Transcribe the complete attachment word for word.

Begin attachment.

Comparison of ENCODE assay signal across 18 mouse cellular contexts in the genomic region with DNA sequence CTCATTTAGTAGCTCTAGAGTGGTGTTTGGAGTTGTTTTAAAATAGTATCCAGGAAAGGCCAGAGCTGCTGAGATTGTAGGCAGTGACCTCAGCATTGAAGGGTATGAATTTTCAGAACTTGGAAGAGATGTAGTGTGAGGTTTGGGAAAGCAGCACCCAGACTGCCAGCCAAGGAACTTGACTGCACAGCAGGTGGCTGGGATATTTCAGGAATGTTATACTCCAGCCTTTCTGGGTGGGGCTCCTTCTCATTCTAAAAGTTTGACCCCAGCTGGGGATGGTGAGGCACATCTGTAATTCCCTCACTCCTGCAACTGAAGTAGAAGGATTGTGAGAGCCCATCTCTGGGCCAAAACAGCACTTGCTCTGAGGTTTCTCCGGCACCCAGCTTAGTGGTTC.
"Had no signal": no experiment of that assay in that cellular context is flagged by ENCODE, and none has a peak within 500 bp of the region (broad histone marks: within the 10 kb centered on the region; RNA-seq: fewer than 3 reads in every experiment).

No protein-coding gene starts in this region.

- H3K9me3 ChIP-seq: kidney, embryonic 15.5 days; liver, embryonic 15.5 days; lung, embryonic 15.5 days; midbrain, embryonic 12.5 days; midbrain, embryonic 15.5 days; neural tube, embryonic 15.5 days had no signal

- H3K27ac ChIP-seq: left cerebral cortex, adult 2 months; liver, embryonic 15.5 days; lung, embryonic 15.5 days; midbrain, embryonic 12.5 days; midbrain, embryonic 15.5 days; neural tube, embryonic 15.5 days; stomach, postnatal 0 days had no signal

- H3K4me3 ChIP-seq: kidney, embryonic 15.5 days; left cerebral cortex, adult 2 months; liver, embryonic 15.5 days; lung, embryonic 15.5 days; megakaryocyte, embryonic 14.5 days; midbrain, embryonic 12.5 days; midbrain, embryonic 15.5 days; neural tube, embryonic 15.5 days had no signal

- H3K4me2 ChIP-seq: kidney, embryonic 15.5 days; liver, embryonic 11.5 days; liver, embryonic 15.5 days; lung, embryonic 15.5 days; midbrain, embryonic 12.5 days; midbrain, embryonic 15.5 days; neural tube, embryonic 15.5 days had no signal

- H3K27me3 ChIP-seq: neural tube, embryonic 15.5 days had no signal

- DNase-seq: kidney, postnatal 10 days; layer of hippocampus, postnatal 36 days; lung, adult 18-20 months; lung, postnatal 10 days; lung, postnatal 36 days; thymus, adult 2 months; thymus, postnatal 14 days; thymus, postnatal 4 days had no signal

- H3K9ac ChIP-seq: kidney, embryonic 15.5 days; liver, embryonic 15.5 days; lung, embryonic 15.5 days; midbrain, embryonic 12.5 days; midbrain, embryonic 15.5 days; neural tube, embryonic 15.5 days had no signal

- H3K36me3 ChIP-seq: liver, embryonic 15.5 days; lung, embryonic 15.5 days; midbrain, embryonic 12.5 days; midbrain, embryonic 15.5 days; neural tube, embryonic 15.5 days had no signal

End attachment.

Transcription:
Comparison of ENCODE assay signal across 18 mouse cellular contexts in the genomic region with DNA sequence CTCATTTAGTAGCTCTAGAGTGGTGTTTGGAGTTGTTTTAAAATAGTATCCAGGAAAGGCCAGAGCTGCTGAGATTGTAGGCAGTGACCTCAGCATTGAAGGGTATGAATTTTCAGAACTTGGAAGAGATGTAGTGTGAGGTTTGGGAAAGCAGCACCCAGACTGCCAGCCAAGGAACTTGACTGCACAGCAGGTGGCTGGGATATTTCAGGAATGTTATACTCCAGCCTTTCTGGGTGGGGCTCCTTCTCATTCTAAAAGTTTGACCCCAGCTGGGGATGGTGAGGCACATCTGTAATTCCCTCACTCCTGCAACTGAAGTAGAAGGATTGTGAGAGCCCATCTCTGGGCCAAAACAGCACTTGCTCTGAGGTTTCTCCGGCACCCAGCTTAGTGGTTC.
"Had no signal": no experiment of that assay in that cellular context is flagged by ENCODE, and none has a peak within 500 bp of the region (broad histone marks: within the 10 kb centered on the region; RNA-seq: fewer than 3 reads in every experiment).

No protein-coding gene starts in this region.

- H3K9me3 ChIP-seq: kidney, embryonic 15.5 days; liver, embryonic 15.5 days; lung, embryonic 15.5 days; midbrain, embryonic 12.5 days; midbrain, embryonic 15.5 days; neural tube, embryonic 15.5 days had no signal

- H3K27ac ChIP-seq: left cerebral cortex, adult 2 months; liver, embryonic 15.5 days; lung, embryonic 15.5 days; midbrain, embryonic 12.5 days; midbrain, embryonic 15.5 days; neural tube, embryonic 15.5 days; stomach, postnatal 0 days had no signal

- H3K4me3 ChIP-seq: kidney, embryonic 15.5 days; left cerebral cortex, adult 2 months; liver, embryonic 15.5 days; lung, embryonic 15.5 days; megakaryocyte, embryonic 14.5 days; midbrain, embryonic 12.5 days; midbrain, embryonic 15.5 days; neural tube, embryonic 15.5 days had no signal

- H3K4me2 ChIP-seq: kidney, embryonic 15.5 days; liver, embryonic 11.5 days; liver, embryonic 15.5 days; lung, embryonic 15.5 days; midbrain, embryonic 12.5 days; midbrain, embryonic 15.5 days; neural tube, embryonic 15.5 days had no signal

- H3K27me3 ChIP-seq: neural tube, embryonic 15.5 days had no signal

- DNase-seq: kidney, postnatal 10 days; layer of hippocampus, postnatal 36 days; lung, adult 18-20 months; lung, postnatal 10 days; lung, postnatal 36 days; thymus, adult 2 months; thymus, postnatal 14 days; thymus, postnatal 4 days had no signal

- H3K9ac ChIP-seq: kidney, embryonic 15.5 days; liver, embryonic 15.5 days; lung, embryonic 15.5 days; midbrain, embryonic 12.5 days; midbrain, embryonic 15.5 days; neural tube, embryonic 15.5 days had no signal

- H3K36me3 ChIP-seq: liver, embryonic 15.5 days; lung, embryonic 15.5 days; midbrain, embryonic 12.5 days; midbrain, embryonic 15.5 days; neural tube, embryonic 15.5 days had no signal